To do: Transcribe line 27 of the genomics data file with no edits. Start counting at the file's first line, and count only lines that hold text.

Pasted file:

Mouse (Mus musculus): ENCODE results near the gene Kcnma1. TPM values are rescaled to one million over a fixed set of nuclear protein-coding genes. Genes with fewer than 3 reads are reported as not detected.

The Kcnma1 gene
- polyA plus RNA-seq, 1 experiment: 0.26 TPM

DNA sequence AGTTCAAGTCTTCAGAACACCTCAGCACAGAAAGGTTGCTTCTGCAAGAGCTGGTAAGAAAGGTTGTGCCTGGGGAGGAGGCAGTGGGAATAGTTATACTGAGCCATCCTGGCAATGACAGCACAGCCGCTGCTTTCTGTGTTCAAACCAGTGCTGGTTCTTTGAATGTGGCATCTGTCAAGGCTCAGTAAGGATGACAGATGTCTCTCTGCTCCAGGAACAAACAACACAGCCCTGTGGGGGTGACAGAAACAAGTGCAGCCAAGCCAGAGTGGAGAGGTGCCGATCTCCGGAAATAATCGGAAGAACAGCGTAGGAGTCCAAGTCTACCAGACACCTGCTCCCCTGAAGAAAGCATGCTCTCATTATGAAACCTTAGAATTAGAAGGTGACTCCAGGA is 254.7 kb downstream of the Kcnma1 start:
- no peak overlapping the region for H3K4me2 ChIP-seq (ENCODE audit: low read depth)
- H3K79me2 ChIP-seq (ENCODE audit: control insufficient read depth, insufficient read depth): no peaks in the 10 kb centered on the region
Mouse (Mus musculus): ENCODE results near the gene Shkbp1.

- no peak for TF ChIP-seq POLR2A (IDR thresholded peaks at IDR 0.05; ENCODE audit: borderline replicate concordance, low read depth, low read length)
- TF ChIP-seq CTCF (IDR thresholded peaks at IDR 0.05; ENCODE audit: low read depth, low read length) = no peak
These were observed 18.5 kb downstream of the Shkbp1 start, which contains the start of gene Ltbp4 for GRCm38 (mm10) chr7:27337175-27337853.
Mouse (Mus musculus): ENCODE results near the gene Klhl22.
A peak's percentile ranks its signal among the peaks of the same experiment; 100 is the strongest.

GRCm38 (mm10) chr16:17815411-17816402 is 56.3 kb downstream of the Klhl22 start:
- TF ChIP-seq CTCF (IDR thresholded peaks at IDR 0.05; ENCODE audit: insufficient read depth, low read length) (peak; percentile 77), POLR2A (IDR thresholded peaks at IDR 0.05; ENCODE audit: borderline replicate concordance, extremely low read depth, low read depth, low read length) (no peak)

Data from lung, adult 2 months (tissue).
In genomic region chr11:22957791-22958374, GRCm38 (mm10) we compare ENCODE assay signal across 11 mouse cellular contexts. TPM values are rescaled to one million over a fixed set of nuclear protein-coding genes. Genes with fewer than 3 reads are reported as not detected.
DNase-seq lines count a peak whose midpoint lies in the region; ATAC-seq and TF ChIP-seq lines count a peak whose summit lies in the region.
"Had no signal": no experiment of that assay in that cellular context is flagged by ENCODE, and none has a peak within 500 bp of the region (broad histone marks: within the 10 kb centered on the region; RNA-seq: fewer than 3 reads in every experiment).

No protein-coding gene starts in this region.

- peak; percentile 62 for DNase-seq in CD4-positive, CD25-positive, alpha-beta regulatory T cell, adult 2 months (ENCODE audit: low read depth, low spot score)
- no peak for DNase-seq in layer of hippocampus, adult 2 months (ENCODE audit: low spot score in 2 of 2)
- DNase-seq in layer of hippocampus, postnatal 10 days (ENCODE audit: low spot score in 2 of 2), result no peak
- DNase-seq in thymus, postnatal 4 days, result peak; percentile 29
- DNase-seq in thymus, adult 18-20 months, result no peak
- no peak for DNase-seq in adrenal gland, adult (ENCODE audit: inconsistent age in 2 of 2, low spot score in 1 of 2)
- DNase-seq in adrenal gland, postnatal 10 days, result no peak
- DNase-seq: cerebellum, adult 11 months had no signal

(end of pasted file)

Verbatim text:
- DNase-seq: cerebellum, adult 11 months had no signal